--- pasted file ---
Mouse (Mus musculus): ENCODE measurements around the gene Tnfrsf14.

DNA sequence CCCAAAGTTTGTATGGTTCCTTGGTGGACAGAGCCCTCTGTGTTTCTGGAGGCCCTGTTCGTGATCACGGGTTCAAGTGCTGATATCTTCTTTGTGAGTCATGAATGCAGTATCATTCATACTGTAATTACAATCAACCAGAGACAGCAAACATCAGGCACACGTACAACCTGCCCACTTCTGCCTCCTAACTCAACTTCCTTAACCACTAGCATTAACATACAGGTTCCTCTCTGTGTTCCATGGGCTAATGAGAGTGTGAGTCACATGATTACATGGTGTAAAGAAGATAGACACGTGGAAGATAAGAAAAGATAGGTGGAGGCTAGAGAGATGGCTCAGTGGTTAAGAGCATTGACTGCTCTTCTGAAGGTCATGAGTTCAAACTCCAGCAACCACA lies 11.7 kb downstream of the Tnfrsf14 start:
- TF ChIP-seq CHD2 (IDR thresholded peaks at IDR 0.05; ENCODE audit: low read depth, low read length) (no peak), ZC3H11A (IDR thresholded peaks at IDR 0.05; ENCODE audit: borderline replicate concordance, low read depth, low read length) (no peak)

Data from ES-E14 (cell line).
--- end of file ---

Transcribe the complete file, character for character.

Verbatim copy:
Mouse (Mus musculus): ENCODE measurements around the gene Tnfrsf14.

DNA sequence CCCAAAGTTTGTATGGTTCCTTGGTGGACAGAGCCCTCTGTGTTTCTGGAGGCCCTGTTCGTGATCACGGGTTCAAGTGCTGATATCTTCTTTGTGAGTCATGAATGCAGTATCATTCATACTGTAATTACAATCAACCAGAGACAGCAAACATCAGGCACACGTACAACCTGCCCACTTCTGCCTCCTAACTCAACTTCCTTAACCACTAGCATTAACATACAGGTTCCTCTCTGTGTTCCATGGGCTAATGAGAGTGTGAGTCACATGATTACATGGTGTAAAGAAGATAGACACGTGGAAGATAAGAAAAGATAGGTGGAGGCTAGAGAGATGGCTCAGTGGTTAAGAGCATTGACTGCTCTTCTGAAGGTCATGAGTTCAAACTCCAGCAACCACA lies 11.7 kb downstream of the Tnfrsf14 start:
- TF ChIP-seq CHD2 (IDR thresholded peaks at IDR 0.05; ENCODE audit: low read depth, low read length) (no peak), ZC3H11A (IDR thresholded peaks at IDR 0.05; ENCODE audit: borderline replicate concordance, low read depth, low read length) (no peak)

Data from ES-E14 (cell line).